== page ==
MbPT slum revamp: Bonanza for builders?
Experts question govt’s slum rehabilitation model, which will give builders prime space in exchange for resettlementmumbai Updated: Mar 05, 2016 01:33 IST
Will the government’s nod to resettle slums on the Mumbai Port Trust (MbPT) land through the slum rehabilitation authority (SRA) provide a backdoor entry to builders?
A day after Union shipping minister Nitin Gadkari announced the decision to resettle slums on port land, questions are being raised over the implications of the move. While most experts agree that slum residents need to be resettled, they wonder if the SRA model, under which a private builder will have to resettle the slum in exchange for prime space that he can develop and sell, is the best option.
“We will have to give away prime space and allow builders a sale component through the SRA. Why should we part with public land and allow builders to take over,” asked Aneerudha Paul, director of Kamla Raheja Vidyanidhi Institute of Architecture, who has co-authored a detailed study on the possibilities in developing the eastern waterfront.
Pankaj Joshi, executive director of Urban Design Research Institute, who was a part of the shipping ministry-appointed land development committee (LDC), said adopting the SRA model will be a problem.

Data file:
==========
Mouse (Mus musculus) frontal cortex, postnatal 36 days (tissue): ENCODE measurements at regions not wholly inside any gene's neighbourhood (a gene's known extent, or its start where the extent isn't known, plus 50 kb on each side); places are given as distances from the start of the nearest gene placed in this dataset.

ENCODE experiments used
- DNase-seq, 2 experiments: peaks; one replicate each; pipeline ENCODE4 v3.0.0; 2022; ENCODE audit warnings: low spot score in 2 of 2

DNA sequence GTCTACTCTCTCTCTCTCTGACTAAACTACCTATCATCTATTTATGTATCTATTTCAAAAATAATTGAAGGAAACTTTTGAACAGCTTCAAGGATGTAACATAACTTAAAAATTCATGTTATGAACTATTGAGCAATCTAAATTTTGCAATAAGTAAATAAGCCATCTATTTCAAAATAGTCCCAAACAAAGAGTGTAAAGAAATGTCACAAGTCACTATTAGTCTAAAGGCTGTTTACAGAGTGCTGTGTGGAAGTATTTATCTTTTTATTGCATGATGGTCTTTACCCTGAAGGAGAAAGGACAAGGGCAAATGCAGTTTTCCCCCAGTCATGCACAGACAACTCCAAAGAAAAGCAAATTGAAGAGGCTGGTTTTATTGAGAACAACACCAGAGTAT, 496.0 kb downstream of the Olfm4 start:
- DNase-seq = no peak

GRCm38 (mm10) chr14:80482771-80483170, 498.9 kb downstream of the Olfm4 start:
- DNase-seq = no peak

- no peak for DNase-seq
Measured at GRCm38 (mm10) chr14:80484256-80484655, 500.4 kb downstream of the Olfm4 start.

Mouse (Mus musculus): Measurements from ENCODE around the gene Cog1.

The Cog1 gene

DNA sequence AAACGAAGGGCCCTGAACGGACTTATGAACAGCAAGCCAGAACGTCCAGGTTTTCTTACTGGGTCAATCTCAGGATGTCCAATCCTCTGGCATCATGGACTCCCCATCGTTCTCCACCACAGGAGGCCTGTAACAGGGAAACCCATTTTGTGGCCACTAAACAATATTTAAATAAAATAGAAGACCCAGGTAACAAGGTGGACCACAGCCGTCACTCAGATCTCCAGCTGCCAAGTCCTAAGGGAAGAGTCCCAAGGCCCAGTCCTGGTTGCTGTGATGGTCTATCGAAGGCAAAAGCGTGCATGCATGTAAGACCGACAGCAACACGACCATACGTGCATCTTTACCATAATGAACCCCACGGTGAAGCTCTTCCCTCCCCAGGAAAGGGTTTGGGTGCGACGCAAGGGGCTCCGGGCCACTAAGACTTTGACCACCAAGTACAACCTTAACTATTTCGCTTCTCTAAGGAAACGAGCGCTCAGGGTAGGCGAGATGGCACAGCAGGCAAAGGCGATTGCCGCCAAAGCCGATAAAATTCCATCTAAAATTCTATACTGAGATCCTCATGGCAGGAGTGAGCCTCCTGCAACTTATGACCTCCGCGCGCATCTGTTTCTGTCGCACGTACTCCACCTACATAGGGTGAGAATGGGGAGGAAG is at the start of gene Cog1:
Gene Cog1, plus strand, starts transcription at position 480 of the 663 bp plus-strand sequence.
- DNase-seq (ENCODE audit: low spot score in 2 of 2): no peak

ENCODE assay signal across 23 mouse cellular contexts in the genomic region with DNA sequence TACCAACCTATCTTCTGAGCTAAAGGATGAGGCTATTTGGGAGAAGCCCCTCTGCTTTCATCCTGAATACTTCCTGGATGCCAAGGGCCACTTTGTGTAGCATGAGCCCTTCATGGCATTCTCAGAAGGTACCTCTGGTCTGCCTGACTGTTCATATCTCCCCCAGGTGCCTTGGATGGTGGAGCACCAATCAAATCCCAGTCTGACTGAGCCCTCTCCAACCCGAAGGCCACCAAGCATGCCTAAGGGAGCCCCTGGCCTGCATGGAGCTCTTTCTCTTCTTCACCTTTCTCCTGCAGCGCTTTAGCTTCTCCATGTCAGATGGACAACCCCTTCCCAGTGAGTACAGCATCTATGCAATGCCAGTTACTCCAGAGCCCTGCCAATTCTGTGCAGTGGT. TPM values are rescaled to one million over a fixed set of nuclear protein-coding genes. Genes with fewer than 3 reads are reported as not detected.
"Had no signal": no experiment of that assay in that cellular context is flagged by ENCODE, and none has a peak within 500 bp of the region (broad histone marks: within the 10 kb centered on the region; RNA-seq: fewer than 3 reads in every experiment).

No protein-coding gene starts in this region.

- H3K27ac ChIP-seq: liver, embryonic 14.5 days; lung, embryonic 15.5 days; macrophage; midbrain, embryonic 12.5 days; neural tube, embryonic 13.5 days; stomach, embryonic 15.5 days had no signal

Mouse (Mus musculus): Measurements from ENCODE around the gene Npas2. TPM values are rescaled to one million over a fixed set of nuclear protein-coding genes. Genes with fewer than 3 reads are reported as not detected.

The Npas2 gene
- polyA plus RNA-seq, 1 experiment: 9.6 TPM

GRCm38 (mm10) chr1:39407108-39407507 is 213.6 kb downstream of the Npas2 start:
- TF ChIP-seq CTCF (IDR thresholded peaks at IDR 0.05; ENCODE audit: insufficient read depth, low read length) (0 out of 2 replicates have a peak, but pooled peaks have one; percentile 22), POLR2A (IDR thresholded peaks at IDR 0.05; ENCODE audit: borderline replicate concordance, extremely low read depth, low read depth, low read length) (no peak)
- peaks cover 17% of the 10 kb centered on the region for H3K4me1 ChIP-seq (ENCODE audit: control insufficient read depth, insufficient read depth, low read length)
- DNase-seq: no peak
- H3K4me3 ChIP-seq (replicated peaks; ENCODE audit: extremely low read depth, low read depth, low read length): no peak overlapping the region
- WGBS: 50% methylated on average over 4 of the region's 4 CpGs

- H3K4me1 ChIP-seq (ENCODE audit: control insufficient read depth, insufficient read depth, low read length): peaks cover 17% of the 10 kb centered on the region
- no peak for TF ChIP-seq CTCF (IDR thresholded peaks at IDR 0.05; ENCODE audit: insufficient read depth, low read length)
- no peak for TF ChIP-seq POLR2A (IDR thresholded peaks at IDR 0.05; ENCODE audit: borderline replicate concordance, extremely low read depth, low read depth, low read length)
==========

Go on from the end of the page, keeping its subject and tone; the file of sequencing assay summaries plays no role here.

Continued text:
“The model, as it exists, doesn’t make sense. There must, instead, be a larger plan to rehouse all slum-dwellers in a holistic way, closer to transport facilities. This will ensure they don’t live very close to ship-breaking yards or coal depots,” he said.
A day after Gadkari’s announcement, the Mumbai Port Trust dock and general employees union, the largest union in MbPT, has now renewed their demand for homes for port employees on port land.
“Now that the government is resettling all slums, it must make space for port trust employees. These employees have worked hard to make Mumbai a premier port city and giving them permanent homes would be a fitting tribute to their contribution,” said Sudhakar
Apraj, general secretary of the union and a trustee on the MbPT board.
Currently, the port trust has staff quarters over 120 acres, according to the estimates of the port trust. “However, these are only service quarters for 7,000 of the total 10,000-odd employees. We have demanded that all serving employees be given permanent homes and it should be
gradually extended to retired employees,” said Maruti Vishwasrao, secretary of the union.